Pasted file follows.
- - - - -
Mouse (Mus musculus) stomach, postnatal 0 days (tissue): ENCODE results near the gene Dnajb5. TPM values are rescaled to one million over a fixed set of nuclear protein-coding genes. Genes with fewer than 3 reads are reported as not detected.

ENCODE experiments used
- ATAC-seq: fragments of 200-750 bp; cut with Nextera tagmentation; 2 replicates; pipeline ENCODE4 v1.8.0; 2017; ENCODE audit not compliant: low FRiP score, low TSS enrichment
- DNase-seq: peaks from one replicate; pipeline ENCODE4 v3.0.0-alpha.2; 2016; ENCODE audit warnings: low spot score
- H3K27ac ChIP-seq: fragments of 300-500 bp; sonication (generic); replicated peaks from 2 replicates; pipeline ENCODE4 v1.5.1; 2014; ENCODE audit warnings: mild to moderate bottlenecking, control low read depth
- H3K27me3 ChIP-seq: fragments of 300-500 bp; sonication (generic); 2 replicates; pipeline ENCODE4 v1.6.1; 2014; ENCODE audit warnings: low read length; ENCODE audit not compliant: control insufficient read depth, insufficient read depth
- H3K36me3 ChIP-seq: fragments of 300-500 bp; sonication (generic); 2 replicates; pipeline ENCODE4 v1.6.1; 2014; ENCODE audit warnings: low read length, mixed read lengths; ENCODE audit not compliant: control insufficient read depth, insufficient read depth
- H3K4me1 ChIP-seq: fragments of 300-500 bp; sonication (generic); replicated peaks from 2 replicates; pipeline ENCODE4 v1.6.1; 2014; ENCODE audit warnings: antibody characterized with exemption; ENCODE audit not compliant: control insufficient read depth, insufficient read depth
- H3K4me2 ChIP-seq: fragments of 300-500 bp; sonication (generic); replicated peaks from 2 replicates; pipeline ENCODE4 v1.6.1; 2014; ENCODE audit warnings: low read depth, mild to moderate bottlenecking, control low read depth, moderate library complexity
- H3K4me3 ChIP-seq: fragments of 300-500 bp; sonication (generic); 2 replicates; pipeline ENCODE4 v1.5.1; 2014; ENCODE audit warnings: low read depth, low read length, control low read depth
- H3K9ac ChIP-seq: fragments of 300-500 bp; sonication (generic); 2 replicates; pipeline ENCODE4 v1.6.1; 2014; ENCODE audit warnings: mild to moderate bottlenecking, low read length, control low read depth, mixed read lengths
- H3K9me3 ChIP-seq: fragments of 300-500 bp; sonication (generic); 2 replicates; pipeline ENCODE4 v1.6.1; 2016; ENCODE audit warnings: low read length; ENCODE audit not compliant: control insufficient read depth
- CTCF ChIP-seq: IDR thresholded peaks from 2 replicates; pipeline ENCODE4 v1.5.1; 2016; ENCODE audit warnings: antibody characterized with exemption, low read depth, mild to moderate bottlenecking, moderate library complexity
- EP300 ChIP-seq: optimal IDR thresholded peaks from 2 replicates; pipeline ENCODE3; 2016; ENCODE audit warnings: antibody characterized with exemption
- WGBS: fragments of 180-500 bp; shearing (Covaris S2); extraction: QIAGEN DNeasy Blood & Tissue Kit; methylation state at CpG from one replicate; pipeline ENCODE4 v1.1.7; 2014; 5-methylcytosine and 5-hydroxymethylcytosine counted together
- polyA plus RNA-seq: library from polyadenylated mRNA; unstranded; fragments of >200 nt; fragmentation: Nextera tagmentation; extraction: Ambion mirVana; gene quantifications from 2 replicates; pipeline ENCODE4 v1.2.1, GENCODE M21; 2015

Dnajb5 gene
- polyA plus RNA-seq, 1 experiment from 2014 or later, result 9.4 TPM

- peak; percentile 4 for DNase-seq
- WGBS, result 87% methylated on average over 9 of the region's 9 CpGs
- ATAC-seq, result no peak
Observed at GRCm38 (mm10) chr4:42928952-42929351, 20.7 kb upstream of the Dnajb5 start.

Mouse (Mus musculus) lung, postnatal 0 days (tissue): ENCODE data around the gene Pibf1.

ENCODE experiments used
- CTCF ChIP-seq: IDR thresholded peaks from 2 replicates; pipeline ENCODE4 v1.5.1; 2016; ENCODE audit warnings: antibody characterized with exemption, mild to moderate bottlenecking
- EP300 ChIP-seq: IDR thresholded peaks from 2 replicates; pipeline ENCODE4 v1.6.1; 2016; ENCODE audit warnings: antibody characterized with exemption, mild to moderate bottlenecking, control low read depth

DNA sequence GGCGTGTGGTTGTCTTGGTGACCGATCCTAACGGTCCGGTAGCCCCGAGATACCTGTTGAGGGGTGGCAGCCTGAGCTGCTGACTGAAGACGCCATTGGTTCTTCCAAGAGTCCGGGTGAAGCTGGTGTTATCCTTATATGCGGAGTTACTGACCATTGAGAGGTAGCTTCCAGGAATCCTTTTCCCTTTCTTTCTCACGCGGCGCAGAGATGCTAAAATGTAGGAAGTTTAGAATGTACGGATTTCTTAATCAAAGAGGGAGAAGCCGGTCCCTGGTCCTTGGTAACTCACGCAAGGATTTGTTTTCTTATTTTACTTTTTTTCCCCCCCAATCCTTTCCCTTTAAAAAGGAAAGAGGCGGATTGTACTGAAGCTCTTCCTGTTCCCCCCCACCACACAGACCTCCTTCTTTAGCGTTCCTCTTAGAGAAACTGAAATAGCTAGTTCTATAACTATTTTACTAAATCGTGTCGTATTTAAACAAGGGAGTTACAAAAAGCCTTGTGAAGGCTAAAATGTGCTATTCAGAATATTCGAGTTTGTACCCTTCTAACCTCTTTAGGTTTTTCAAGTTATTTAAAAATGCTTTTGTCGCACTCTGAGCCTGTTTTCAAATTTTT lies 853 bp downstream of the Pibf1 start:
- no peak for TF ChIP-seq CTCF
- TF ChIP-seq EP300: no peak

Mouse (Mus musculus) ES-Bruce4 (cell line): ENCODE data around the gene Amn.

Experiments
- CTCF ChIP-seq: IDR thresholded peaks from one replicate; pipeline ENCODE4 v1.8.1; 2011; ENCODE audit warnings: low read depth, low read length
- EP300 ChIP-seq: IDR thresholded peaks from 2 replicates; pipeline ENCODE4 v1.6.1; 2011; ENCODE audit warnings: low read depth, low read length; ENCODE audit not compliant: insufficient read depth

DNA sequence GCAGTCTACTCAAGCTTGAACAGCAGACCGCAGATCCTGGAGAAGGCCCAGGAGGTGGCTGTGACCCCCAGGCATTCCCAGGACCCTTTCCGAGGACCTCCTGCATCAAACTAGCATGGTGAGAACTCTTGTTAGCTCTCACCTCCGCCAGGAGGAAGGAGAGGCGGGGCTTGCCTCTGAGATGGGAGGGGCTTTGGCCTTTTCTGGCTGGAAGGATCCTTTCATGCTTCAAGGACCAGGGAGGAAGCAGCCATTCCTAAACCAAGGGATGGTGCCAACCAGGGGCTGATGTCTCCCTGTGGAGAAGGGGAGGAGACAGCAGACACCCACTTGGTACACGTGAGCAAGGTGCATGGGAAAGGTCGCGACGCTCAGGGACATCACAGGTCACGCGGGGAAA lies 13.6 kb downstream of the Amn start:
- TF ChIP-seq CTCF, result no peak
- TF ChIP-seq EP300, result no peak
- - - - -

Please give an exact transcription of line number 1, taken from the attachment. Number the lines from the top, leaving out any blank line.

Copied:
Mouse (Mus musculus) stomach, postnatal 0 days (tissue): ENCODE results near the gene Dnajb5. TPM values are rescaled to one million over a fixed set of nuclear protein-coding genes. Genes with fewer than 3 reads are reported as not detected.